Witchboard (Horror Film, 1986)

I thought this was a surprisingly well-crafted horror film. It was interesting to watch, with reasonably engaging character development, some nice twists, solid locations, a good sense of humor, and a sympathetic main character. This one get’s my chef’s kiss award for old horror movies. Hell, I think I’m going to watch it again!

Torchlight II (RPG Dungeon Crawl Video Game, 2012)

I found myself suddenly sucked into this one, realizing my kids’ characters were level 14 and dad’s was level 3. Embarrassing! But things were also getting difficult for them, and I wanted to gain enough experience that I could teach them some keyboard shortcuts and simple strategies so they could keep playing without losing hope.

Well, I ended up getting really sucked in for a bit. I emerged at level 21, which is probably not amazing by a long shot, but the important part was that I knew a lot of new keyboard shortcuts and strategies to share with the kids.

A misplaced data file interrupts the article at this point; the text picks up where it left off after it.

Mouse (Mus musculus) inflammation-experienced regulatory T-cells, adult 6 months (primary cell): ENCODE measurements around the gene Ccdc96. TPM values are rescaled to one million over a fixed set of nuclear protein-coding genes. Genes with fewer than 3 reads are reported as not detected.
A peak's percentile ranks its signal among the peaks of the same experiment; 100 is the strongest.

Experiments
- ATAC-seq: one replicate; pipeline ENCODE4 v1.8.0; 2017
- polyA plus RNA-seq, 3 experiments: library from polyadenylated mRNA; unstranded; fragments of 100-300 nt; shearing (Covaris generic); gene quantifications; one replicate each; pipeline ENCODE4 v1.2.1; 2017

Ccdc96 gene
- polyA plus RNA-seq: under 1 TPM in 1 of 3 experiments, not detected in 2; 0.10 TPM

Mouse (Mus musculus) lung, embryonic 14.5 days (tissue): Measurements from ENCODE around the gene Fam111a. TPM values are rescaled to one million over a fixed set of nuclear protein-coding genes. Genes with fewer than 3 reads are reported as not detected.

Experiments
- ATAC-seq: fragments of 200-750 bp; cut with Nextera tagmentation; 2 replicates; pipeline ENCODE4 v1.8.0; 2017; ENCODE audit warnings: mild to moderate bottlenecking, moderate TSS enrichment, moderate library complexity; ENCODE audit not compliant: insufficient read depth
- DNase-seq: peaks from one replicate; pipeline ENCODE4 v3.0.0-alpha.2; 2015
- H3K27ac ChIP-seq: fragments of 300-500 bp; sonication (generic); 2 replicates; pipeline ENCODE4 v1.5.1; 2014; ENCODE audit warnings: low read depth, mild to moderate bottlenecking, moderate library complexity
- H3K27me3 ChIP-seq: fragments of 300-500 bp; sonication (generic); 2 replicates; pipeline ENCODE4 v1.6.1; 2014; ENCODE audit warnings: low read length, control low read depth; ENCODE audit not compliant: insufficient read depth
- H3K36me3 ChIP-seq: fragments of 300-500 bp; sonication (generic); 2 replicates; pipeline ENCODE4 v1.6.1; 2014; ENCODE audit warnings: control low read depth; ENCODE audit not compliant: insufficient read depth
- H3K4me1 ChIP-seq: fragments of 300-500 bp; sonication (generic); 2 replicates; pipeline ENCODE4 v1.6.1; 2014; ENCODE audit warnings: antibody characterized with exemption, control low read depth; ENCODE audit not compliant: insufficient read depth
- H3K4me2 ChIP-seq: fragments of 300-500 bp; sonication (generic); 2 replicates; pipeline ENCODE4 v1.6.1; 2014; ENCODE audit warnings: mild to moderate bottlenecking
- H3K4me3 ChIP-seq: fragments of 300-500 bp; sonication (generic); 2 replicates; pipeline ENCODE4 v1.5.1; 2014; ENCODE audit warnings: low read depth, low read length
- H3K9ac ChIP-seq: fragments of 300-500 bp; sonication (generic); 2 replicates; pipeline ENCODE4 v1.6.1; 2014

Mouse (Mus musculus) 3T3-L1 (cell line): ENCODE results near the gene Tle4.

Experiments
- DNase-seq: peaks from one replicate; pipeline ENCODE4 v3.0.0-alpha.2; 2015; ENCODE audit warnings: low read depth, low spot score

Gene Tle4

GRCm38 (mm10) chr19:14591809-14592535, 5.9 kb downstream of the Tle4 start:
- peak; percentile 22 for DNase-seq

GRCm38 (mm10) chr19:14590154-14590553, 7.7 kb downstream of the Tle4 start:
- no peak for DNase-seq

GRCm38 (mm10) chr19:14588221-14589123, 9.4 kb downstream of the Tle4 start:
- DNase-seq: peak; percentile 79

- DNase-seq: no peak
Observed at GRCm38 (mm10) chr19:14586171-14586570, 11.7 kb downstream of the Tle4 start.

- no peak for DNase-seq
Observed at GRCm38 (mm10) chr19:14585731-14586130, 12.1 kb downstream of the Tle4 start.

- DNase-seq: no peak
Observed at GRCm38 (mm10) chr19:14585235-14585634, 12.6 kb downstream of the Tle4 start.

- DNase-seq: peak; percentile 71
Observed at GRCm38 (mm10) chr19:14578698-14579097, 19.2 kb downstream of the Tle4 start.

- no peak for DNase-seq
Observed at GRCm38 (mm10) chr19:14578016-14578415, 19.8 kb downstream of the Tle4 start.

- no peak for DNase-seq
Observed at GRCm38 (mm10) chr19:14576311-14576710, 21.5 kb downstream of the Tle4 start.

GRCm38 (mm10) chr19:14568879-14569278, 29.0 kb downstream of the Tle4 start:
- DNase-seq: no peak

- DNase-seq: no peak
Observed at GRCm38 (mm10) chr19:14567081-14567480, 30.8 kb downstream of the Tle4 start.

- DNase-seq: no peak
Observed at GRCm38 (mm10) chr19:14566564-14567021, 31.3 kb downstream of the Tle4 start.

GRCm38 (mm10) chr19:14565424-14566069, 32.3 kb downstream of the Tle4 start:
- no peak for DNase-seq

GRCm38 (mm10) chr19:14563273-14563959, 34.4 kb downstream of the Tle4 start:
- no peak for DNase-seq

The grind has been really enjoyable though. I love my little dog Funnybone, my shiny gold suit of armor, and my huge, barely-luggable cannon. It’s a great game.

Strange Tales of the Century (Book, 2013)

Written by Jess Nevins and published by Evil Hat Productions, this book is a terrific source of inspiration if you’re interested in archetypes, fictional characters and world-building, and especially the pulp era or the golden age of science fiction.

The book includes a bunch of different curiosity-piquing archetypes, from “Brain in a Jar” to “Occult Detective.” It also offers historical perspectives, for example the differences between the character’s world during the peak of the 1930s and the end of the pulp era, beginning in the 1950s.

Sega Genesis Games

I’ve also been playing some Sega Genesis / Master System games, among which I’ve enjoyed:

  • Mega Turrican (Action platformer)
  • Vapor Trail (Vertical shooter)
  • (A tiny but intriguing bit of) Aerobiz…hmmm…business, airplanes, I’m liking this one.

I always wanted to own a Sega Genesis and Afterburner II when I was a wee lad, so imagine my horror at discovering this past weekend that Afterburner II was not as enjoyable as I had hoped. Ah well. The archetype still functions, so at least my metaphorical F-14 remains operational…

That’s all for now guys! Have a great day & take care —Marc

Filed in: /44/ | /110/ | /70/ | /45/